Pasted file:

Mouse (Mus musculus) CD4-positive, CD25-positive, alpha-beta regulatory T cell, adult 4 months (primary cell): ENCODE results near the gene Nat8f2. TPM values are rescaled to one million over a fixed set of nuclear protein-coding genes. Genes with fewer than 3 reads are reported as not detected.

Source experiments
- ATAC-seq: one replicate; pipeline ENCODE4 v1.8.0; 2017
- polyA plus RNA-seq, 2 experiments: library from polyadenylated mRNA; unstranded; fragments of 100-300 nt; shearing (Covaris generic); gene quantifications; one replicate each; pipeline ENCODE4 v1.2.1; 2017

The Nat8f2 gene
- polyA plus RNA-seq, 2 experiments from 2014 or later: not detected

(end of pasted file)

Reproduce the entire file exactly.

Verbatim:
Mouse (Mus musculus) CD4-positive, CD25-positive, alpha-beta regulatory T cell, adult 4 months (primary cell): ENCODE results near the gene Nat8f2. TPM values are rescaled to one million over a fixed set of nuclear protein-coding genes. Genes with fewer than 3 reads are reported as not detected.

Source experiments
- ATAC-seq: one replicate; pipeline ENCODE4 v1.8.0; 2017
- polyA plus RNA-seq, 2 experiments: library from polyadenylated mRNA; unstranded; fragments of 100-300 nt; shearing (Covaris generic); gene quantifications; one replicate each; pipeline ENCODE4 v1.2.1; 2017

The Nat8f2 gene
- polyA plus RNA-seq, 2 experiments from 2014 or later: not detected